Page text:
Việt Nam urged to build brand names for farm products

April 07, 2023 - 17:30

Việt Nam needs to build brand names for its agricultural products to raise the added value and competitiveness of the products to reach new export markets, experts said.


Speakers at a seminar on Thursday discuss ways to build national brand names for Vietnamese agricultural products.  Photo

HCM CITY — Việt Nam needs to build brand names for its agricultural products to raise the added value and competitiveness of the products to reach new export markets, experts said.

Speaking at a seminar on Thursday, Nguyễn Như Cường, director of the Ministry of Agriculture and Rural Development’s Crop Production Department, said Việt Nam is among the world’s leading farm produce exporters but it mostly exports raw products or finished products under foreign brands. 

Key exports include coffee, rubber, rice, aquatic products, cashew nuts, peppers, and fruits and vegetables, among others, he said.

Most of them are sold at small retail stores abroad, instead of large international supermarket chains, he added.

Over the past few years, Việt Nam has focused on building the “Vietnamese rice” brand, but it has yet to export any rice products under this brand, according to Cường.

He added, however, “it’s never too late to start building a brand for farm produce.” 

Nguyễn Ngọc Toàn, editor-in-chief of Thanh Niên (Youth) newspaper, the event’s organiser, said Musang King, a Malaysian durian variety grown in Việt Nam, is being sold at between VNĐ500,000 and 800,000 per kg while the Vietnamese Ri-6 durian variety, which is of almost the same quality, is sold at only VNĐ100,000 per kg.

He attributed the difference in prices to the difference between a branded product and a product without a brand or with a brand that is not well-known enough.

“To build a product brand is not to be able to sell more but sell at a higher price,” he said. 

Building a brand for farm produce will help farmers earn higher and more stable income while enterprises will improve competitiveness in the global market, he added.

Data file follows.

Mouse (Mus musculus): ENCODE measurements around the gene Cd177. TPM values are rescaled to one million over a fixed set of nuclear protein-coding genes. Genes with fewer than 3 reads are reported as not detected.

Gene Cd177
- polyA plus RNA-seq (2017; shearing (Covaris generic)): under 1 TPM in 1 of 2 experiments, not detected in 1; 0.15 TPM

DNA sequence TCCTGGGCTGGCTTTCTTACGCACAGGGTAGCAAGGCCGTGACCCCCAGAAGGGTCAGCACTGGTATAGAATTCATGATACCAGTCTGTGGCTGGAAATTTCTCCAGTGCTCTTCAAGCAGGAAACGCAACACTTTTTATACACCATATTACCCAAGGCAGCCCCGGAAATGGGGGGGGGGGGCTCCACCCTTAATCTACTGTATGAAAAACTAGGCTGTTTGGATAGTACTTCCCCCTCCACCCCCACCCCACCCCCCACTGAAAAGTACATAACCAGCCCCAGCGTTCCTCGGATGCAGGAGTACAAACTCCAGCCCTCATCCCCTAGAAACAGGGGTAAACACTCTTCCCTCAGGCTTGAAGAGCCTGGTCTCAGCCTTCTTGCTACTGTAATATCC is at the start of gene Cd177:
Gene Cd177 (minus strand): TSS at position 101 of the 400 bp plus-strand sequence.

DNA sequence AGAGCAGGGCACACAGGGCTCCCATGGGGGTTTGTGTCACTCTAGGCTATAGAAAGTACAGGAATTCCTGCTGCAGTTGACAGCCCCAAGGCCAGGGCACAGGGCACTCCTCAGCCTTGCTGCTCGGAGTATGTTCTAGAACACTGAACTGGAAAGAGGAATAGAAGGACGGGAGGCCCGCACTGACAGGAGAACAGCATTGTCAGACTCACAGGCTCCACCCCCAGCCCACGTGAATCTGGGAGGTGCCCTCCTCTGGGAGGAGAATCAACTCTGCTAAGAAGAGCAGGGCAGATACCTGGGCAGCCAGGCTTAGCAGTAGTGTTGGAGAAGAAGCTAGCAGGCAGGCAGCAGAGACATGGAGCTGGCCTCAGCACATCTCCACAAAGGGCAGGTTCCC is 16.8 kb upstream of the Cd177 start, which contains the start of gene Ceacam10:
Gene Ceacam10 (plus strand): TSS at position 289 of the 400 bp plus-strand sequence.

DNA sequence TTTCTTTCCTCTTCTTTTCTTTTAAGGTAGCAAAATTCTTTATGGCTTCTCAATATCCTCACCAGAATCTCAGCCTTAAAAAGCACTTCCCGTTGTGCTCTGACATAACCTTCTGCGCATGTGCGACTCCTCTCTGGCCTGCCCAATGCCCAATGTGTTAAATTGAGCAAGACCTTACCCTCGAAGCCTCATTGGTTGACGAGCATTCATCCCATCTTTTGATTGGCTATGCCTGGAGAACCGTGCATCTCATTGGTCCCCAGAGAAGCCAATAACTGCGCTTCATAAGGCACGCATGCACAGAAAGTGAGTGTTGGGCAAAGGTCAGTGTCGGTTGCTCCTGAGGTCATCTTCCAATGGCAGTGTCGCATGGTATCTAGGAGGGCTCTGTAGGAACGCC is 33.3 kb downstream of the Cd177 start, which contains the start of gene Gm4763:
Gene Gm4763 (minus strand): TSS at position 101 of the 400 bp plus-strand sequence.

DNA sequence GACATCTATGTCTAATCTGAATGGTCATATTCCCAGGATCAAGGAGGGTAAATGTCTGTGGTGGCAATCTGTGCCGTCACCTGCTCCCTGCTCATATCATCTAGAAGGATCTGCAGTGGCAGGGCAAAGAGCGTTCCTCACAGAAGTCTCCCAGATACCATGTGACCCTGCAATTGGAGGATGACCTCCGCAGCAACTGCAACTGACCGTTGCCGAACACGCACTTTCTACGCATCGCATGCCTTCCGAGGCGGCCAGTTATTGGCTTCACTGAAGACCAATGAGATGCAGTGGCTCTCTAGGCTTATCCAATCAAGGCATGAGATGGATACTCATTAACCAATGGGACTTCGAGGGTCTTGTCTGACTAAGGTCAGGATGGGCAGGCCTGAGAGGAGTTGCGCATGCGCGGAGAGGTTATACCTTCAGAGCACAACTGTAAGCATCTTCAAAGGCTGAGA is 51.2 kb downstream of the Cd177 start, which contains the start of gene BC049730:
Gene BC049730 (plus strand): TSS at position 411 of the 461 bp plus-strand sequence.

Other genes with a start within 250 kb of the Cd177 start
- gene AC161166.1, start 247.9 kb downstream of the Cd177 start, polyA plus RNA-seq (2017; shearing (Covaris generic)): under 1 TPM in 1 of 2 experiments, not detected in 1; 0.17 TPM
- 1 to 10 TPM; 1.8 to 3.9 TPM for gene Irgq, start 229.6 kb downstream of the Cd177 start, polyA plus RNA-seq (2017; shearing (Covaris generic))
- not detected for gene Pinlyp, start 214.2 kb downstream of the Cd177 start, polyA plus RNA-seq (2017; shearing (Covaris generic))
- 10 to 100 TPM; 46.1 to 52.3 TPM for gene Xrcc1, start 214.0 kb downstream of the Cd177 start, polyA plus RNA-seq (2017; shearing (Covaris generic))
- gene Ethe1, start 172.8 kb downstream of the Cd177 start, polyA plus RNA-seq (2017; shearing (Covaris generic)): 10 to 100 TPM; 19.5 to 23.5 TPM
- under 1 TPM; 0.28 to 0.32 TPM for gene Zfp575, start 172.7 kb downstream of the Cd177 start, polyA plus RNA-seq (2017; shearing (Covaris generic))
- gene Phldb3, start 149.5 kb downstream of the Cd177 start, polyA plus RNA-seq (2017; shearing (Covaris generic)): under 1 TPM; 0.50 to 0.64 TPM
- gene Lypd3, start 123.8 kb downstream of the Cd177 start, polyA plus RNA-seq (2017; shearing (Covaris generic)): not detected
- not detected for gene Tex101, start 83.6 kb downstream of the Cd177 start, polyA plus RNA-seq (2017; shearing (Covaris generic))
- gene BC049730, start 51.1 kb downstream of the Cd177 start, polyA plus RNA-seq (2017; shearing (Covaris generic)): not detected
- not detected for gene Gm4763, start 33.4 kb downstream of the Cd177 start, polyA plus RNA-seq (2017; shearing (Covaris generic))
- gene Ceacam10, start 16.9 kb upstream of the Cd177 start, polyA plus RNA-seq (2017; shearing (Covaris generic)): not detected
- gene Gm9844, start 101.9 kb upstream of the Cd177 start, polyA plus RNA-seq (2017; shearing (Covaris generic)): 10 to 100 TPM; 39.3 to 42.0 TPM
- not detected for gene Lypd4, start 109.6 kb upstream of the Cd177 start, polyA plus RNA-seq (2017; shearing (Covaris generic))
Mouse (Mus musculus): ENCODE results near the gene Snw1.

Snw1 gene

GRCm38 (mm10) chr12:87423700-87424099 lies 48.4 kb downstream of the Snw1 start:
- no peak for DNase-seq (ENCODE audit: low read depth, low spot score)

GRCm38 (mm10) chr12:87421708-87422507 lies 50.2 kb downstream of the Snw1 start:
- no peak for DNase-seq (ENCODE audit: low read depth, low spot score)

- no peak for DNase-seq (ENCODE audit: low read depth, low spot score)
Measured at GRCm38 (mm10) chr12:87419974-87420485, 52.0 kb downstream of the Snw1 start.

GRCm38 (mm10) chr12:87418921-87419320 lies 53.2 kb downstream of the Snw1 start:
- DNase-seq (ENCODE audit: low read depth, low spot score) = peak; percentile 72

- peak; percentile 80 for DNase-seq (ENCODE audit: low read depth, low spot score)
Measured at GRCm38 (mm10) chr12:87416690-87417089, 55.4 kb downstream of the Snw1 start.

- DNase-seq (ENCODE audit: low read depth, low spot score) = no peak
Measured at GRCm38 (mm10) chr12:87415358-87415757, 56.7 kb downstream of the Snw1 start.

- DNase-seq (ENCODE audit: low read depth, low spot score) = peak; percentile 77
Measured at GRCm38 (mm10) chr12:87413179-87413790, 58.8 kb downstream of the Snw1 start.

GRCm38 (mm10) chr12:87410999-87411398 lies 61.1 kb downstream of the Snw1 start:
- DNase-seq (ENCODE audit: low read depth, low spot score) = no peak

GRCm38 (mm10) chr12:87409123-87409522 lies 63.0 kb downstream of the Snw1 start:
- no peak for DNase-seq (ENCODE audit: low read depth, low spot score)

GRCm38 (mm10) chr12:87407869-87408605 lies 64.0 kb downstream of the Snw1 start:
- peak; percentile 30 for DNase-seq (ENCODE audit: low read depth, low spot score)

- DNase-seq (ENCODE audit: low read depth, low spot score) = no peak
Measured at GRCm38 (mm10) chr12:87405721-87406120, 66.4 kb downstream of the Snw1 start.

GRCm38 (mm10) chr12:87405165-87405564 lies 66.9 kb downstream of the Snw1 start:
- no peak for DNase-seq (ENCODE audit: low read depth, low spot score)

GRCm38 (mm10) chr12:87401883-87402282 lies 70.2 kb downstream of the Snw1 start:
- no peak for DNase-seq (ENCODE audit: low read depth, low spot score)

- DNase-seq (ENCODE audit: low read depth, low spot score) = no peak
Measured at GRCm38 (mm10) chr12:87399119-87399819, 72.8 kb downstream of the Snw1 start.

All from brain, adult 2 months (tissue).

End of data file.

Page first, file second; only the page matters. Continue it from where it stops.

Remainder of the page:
Võ Thị Tam Dân, chairwoman of Rồng Vàng Tea Joint Stock Company, said Việt Nam ranks fifth in the world in terms of tea exports and seventh in tea production.

Vietnamese tea products are exported to 74 countries and territories, including Pakistan, China, Russia and Indonesia, she said.

However, 90 per cent of tea exports are raw products, which are sold at a low price and mostly under foreign brands.

For example, the raw export price of high quality oolong tea ranges from only US$10-12 per kg, she said.

However, tea products are sold at a price up to ten times higher after being processed, mixed and packaged under a foreign brand name, according to Dân.

Dr. Võ Tòng Xuân, an expert in rice, said more than 90 per cent of Vietnamese farm produce exports are crude products, while 80 per cent of the products have yet to have a brand, logo or label.

“We have discussed ways to build brands for farm produce for years, but there has been no improvement yet,” he said.

One of the reasons is the Government has not paid enough attention to promoting the local products’ brands. 

In addition, many firms are not near areas with concentrated raw materials for processing activities, leading to difficulties in purchasing raw materials.

Increased competition

Local farm products have access to a number of choosy markets, such as Japan, the US and the EU, through free trade agreements (FTAs) Việt Nam has signed, experts said.

Despite the benefits of the FTAs, the competition can be even more severe, they added.

With an incomplete quality standards system for agricultural products, Vietnamese goods can sometimes fail to meet the quality requirements of exports markets, they warned.

Việt Nam’s commitment to remove tariffs or reduce import taxes for a number of farm products will also open the domestic market to other key agricultural producers. 

Trần Bảo Minh, vice chairman of Nutifood’s Board of Directors, said it was important to analyse the advantages of local farm products in order to compete in the international market.

“If we compete Vietnamese apples and pears against those from Australia, we will surely lose, but if we compete with rambutan and durian, we will have many opportunities to win,” he said. “To build a brand name for any product, it’s important to build an industrial ecosystem, and bring great value to all participants in the ecosystem.”

Boonlap Watcharawanitchakul, vice president of C.P. Vietnam Corporation, said Việt Nam is a major exporter of farm produce, but most of the products are not unique as many other countries can also produce them. 

He said Việt Nam should focus on unique products to promote all over the world. 

“If you want to be unique, you must focus on clean and safe standards. You must always raise the quality standard,” he said. 

“The most typical example is the Japanese Kobe beef. I have tried it and found that it is not much different from Vietnamese beef,” he said. “While Vietnamese beef has not built a brand for it yet, Kobe beef is already a specialty that everyone knows and wants to enjoy once.”

With the “Phú Quốc fish sauce” and “Bến Tre shrimp” brands, Việt Nam can develop these brands into world-famous national brands like Japan’s Kobe beef, said Watcharawanitchakul.

Experts recommended Việt Nam continue developing a modern and sustainable farm produce processing system.

Local producers need to strictly comply with regulations on production, harvesting, preliminary processing and processing, as well as packaging, transportation and distribution, they said.

Việt Nam last year earned over $53 billion from exports of agro-forestry-fishery products. — VNS